Last month, I was singleminded about getting my physical house in order, and only seven of the original 50some bulleted tasks remain. I did it. But I didn’t do it for its own sake. I took the month off from all my other obligations so I’d be set free to throw myself into my writing as I haven’t in several months.
So yesterday, I was terrified.
I’d had the build-up. Now it was time for the pay-off. And I choked. I retreated for the entire day in laundry (9 loads, no joke), groceries, bill paying, household filing, and kid wrangling. My heart thumped hard and I was as jittery as if I were about to go on stage to dance. All day. Because I had to return to normal life after my big task was over. No more complete focus on one thing; now I have to negotiate all the needs and schedules and emotions and move ahead.
I have a number of friends going through something like this, but on a far deeper level. They are past the intense period of caring for a dying loved one, which has such a purity of purpose that normal life can’t hope to compete. They’re past the all-consuming period of public grief, when family and friends gather around and cry and laugh and hold each other up. They are at normal life. Without the woman they love. They’ve got to go back to negotiating a variety of needs and schedules and emotions, all while being constantly reminded of who is missing, because she was part of normal life, too, once.
That’s hard. Way harder than my task.
But none of us can avoid it. Oh, we can. There are all kinds of ways to avoid how hard it is. Let’s use the 7 deadly sins as an organizing factor:
Lust, gluttony, and greed: throwing yourself into an other (whether person, food, drink, or thing) to distract you from what you’re feeling.
Sloth: this one can be either checking out and retreating, or becoming so busy that you flit on the surface of everthying.
Wrath: it’s easy to let everything feed your sense that the world has wronged you, especially when you have been horribly wronged; anger at yourself fits here, too.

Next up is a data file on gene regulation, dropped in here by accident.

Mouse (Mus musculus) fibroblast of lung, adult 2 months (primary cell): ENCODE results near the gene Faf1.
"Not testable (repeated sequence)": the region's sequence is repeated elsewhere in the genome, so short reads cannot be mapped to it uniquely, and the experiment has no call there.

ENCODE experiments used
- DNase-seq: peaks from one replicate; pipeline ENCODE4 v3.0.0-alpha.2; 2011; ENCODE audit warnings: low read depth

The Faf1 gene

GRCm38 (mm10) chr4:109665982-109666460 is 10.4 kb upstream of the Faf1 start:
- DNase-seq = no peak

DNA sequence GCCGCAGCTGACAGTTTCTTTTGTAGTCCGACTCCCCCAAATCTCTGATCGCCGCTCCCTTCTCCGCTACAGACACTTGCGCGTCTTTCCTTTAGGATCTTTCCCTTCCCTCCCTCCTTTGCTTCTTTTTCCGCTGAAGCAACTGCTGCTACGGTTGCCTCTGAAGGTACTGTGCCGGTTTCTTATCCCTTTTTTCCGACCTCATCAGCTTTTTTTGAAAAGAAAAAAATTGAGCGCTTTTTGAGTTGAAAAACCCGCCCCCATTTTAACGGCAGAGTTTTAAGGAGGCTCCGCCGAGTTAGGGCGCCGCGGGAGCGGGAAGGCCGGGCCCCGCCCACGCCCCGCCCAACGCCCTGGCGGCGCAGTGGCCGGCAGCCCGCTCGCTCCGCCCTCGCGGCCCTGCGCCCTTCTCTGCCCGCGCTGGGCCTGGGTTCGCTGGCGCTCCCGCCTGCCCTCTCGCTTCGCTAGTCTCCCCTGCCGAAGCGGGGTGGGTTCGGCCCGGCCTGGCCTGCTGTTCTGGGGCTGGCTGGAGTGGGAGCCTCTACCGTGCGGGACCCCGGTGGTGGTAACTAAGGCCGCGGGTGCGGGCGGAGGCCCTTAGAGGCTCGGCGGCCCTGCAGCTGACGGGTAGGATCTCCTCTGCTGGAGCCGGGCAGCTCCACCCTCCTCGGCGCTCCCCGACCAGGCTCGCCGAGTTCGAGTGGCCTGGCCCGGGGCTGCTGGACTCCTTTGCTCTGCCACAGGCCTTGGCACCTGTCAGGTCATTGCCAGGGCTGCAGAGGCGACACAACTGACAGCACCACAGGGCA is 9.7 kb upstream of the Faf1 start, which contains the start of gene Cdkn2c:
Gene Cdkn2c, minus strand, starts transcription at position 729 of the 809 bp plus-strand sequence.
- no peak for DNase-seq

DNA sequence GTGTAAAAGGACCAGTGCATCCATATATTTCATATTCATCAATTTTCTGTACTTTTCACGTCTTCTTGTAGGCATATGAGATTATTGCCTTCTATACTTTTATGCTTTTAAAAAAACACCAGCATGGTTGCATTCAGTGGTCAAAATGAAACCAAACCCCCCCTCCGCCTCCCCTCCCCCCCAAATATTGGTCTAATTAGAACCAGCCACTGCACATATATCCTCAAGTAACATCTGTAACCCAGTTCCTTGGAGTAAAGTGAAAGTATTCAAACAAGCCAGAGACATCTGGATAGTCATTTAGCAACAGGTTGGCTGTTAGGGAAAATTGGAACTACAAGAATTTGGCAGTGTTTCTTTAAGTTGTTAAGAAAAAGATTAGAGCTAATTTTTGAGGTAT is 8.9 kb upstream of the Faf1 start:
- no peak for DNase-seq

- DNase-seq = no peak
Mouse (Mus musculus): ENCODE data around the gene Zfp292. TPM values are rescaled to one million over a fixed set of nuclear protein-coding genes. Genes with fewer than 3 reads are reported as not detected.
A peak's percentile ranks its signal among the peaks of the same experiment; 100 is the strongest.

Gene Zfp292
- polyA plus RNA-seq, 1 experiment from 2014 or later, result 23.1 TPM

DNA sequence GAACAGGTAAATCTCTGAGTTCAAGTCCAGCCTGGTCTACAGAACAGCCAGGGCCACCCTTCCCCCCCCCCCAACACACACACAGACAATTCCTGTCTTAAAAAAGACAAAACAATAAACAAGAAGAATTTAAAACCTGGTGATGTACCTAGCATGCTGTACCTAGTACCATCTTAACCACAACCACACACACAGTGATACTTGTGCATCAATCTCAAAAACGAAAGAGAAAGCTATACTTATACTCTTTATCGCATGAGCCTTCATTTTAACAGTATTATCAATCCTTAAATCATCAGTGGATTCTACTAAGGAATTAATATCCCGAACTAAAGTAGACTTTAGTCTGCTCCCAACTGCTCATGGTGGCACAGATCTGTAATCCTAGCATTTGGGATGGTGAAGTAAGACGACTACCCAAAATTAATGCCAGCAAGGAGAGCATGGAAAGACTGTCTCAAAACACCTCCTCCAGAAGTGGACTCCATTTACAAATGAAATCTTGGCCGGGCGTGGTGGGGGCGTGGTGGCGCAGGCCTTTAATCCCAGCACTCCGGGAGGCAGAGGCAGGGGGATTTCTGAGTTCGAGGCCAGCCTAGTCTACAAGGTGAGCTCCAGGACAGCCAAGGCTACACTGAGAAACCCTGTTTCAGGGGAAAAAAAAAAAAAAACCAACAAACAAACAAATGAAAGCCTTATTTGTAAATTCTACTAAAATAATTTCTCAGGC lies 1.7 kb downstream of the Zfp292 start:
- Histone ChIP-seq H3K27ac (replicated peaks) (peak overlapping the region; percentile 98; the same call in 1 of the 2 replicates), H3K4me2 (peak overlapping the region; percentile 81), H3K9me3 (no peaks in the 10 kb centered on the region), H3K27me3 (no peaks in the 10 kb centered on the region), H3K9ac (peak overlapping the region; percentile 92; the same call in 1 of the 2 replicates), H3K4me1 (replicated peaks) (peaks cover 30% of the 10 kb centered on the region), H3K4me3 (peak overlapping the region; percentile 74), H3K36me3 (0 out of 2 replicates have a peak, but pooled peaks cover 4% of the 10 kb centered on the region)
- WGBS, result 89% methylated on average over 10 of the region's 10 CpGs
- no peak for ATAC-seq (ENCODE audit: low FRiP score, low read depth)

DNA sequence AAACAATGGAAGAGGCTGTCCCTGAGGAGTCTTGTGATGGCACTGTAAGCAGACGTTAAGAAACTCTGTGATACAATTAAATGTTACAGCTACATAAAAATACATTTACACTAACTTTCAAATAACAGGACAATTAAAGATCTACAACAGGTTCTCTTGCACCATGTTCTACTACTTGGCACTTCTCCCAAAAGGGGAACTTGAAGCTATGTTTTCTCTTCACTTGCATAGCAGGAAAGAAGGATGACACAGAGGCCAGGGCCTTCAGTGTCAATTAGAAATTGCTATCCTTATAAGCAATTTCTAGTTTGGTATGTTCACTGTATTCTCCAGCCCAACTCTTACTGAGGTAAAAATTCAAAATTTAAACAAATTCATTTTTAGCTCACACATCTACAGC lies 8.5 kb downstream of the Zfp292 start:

Envy: after all, it’s so easy for all those other people (is it?).
Pride: the temptation to act as if everything is fine, that you’re handling it all, that it isn’t hard so everyone will look at you in awe and wonder.
I can check the “done it” box in each of those categories. The flitting busy-ness version of sloth, oh, just yesterday. I’ve even consciously embraced some of them as a temporary coping or reward strategy, and encouraged others to do the same — temporary being the key. They don’t work as long-term strategies.
All of which keeps bringing me back to the homily given at my friend’s funeral last week, in which we were encouraged to ask the tough questions, and then roll up our sleeves and get to work.
In my anxious state, what are the tough questions?
What am I so anxious about?
Am I afraid that the work will be hard? That what I produce will suck beyond my ability to fix it? That I’ll never be published? That I’ll never validate all these years of working at my writing? That my husband’s stress as the sole breadwinner will have been in vain?
That if I decide to self-publish, nobody will buy it?
That my discipline won’t be enough?
That I’ll drop right back into the spiral of discouragement and frustration and self-recrimination I wallowed in this fall?
That I can’t untangle the lack of concrete success from my sense of self-worth?
Now I’m getting somewhere. That last one brought tears burning at the back of my eyes. What makes me worthy? Is it publishing success? Number of page views on this blog? Acclaim as a school volunteer? A clear sidewalk and driveway, even though I shovel by hand? A well-run household? Thriving children? Financial stability? Following through on my intentions? All of the above? None?
I’m a religious lady, and I know the “right answer”: I’m a child of God. That is enough. Should be enough. Also, I’m not worthy. I cannot earn what is most important: it’s all grace.
But how to get to a point where the above answers feel inspiring and freeing? The only strategy I have is to not shy away or distract myself from asking those questions. Repeatedly. And then to roll up my sleeves and get to work. To do Barbara O’Neal’s 20-minute win. To keep the momentum going. To look for places to go deeper with my characters and my writing. And myself. To trust my vision. To keep up my spiritual practices. To talk over these things with friends, family, fellow writers.
And, right now, to make dinner so we won’t have to eat at Wendy’s after my daughter’s volleyball game this afternoon (a too-regular occurrence during my son’s soccer season). I’ll do a 20-minute win while I wait in the school pick-up line later this afternoon. I hope to get back to work this evening. That’s my negotiation today. Tomorrow’s will be different. That’s normal life.